Authors: Eduardo Cuevas, María de los Angeles Liceaga-Correa, Abigail Uribe-Martínez, Sandra A. Gallegos-Fernández, Félix Moncada-Gavilán, Raúl J. González-Díaz-Mirón, Melania C. López-Castro, Vicente Guzmán-Hernández and Martha López


Marine turtles are of the highest ecological concern in terms of conservation and restoration programs and marine territorial ordering. Marine resource-extracting industries have severe negative impacts on their populations and their habitats. Thus, private industries and decision makers require the best and most robust spatially explicit scientific knowledge for a sustainable and responsible operation and government administration. Therefore, the identification of marine turtle hotspots is a strategic milestone for ecosystem management and an integral ecological knowledge about any region. We identified and delimited marine turtle hotspots in the Gulf of Mexico and Mesoamerican Reef. We analyzed satellite-tracked data of 178 individuals belonging to four marine turtle species. We used Brownian bridge movement models to estimate space use surfaces and map algebra to weight and merge layers of multiple species, life stages, and movement phases. The Yucatan Peninsula and central Veracruz in Mexico, along with the Florida Keys and Louisiana coast in the US, harbor the primary hotspots where marine turtles aggregate. We defined four primary hotspots used for migration in the western Gulf of Mexico, around the Yucatan Peninsula, a northern route following the Loop Current, and a southern one towards Gorda Bank, Central America. This study is the largest assessment of marine turtle hotspots in Mexico and Cuba and supports strategies for reinforcing regional management actions for their conservation, as well as a stronger response and preparedness for tackling anthropic threats to these species. This milestone contributes to extending the knowledge frontiers about these species to a new level.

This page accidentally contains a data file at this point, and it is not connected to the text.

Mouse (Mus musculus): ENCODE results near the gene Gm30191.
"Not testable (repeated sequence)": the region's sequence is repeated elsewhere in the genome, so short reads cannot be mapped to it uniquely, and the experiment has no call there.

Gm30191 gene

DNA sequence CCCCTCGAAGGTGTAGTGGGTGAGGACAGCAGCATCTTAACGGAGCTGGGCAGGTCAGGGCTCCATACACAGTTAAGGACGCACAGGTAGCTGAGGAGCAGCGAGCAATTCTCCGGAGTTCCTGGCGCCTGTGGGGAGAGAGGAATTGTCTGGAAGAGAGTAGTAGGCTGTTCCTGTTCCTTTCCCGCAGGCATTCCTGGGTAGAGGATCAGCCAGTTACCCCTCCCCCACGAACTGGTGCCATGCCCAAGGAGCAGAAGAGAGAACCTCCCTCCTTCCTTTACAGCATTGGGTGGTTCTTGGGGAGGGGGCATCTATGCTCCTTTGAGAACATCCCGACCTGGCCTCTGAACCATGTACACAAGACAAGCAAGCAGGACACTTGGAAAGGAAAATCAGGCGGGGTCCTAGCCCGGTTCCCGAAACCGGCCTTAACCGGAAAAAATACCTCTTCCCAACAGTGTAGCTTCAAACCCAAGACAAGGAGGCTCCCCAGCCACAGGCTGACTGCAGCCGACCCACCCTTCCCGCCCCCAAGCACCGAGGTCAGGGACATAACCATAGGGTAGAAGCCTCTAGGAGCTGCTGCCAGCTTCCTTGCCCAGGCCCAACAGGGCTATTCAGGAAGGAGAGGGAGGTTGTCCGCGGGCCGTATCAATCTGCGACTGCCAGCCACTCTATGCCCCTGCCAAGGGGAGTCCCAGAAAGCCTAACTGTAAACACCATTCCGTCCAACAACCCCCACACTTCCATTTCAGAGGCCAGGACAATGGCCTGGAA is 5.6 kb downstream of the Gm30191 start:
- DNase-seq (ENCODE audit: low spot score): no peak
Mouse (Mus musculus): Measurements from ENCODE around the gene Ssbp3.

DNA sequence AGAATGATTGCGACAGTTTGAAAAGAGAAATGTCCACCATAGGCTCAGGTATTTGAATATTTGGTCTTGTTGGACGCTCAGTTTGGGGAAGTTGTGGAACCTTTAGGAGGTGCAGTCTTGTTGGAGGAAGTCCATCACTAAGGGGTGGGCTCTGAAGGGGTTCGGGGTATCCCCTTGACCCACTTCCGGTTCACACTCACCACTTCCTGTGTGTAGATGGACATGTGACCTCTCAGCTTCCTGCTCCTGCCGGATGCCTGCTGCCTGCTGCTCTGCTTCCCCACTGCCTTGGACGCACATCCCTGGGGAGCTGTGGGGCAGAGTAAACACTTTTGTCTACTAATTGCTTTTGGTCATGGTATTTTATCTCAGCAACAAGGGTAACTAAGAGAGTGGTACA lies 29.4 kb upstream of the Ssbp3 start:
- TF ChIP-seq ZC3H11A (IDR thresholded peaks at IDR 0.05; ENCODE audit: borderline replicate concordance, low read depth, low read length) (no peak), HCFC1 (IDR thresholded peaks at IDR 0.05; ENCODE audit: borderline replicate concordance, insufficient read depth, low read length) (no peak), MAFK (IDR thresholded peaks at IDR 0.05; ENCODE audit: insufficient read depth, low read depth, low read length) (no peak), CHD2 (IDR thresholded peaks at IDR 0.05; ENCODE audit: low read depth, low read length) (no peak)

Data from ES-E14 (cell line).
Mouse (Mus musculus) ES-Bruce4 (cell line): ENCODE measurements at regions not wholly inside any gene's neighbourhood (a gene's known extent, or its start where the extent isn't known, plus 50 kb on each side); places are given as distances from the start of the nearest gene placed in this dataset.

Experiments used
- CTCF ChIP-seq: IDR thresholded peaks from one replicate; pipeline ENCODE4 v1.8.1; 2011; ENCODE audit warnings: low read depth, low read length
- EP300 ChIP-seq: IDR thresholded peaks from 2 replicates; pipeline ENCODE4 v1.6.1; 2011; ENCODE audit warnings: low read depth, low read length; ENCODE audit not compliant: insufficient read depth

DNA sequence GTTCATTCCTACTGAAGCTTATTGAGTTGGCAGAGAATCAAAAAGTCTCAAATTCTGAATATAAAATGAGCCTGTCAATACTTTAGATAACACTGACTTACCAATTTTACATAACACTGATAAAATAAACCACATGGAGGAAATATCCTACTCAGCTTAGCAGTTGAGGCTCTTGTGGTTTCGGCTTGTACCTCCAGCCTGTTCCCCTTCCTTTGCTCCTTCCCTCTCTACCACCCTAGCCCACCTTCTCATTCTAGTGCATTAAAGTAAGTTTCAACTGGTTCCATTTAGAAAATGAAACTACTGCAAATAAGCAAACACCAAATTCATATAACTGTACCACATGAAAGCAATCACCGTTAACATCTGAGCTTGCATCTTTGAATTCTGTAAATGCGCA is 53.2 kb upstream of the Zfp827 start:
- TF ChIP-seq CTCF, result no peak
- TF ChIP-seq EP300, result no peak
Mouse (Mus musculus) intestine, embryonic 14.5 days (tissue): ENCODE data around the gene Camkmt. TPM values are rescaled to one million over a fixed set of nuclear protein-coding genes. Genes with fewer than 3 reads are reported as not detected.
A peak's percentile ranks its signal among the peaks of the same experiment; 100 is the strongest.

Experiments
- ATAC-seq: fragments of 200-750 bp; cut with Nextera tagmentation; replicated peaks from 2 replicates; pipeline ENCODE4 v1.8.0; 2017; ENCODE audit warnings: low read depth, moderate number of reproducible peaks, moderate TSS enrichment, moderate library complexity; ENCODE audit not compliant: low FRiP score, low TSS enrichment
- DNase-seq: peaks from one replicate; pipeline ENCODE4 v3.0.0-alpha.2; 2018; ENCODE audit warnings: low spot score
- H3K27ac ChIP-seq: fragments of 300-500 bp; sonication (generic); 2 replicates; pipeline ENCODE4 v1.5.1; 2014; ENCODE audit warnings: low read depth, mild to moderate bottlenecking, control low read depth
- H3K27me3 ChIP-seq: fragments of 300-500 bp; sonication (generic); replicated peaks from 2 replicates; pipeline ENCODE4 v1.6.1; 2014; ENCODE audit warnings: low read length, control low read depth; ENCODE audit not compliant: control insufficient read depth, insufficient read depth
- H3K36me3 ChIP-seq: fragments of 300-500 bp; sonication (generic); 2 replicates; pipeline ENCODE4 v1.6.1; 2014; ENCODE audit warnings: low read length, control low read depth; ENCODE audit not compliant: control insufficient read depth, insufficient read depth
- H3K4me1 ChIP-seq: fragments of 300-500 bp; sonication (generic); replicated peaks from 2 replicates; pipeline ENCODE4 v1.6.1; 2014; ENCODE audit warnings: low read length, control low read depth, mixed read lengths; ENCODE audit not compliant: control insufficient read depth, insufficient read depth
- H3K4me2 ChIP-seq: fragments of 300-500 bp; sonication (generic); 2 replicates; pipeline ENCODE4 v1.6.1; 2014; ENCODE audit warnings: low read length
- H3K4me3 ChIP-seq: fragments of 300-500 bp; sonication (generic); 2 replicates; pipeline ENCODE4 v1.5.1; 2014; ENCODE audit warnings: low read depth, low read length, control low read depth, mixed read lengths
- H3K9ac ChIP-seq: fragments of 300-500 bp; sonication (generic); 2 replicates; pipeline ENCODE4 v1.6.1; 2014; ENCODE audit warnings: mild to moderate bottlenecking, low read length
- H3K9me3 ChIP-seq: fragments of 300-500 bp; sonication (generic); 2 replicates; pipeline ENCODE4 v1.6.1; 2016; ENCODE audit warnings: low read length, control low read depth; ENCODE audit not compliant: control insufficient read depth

Keywords: Migratory corridors, Spatial ecology, Satellite tracking, Conservation management, Eretmochelys imbricata, Chelonia mydas, caretta caretta, lepidochelys kempii